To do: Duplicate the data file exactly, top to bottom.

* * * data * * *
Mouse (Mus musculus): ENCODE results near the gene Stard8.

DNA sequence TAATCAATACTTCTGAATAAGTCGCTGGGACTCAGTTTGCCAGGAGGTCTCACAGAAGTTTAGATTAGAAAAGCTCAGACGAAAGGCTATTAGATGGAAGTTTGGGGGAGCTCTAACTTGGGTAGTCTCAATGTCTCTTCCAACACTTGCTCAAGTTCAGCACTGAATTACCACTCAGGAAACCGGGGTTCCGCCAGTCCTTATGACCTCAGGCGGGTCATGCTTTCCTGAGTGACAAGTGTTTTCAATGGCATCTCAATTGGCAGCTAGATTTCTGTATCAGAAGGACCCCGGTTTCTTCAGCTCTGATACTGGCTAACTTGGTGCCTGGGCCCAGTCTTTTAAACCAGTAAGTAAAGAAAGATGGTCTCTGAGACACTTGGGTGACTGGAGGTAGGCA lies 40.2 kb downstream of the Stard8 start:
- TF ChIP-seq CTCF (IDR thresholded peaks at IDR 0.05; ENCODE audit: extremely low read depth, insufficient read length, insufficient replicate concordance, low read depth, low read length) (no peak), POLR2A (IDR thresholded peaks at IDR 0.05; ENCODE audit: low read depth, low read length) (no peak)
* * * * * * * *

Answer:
Mouse (Mus musculus): ENCODE results near the gene Stard8.

DNA sequence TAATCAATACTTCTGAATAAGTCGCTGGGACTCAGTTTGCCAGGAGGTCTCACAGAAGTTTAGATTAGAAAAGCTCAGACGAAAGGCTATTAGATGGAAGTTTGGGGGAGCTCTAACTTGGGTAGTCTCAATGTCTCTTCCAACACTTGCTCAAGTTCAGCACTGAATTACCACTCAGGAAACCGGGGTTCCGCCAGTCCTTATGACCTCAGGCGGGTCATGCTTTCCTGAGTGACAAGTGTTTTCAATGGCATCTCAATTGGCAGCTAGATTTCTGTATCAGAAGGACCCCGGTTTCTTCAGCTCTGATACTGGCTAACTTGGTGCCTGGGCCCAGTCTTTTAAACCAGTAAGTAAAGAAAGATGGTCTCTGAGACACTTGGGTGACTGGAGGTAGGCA lies 40.2 kb downstream of the Stard8 start:
- TF ChIP-seq CTCF (IDR thresholded peaks at IDR 0.05; ENCODE audit: extremely low read depth, insufficient read length, insufficient replicate concordance, low read depth, low read length) (no peak), POLR2A (IDR thresholded peaks at IDR 0.05; ENCODE audit: low read depth, low read length) (no peak)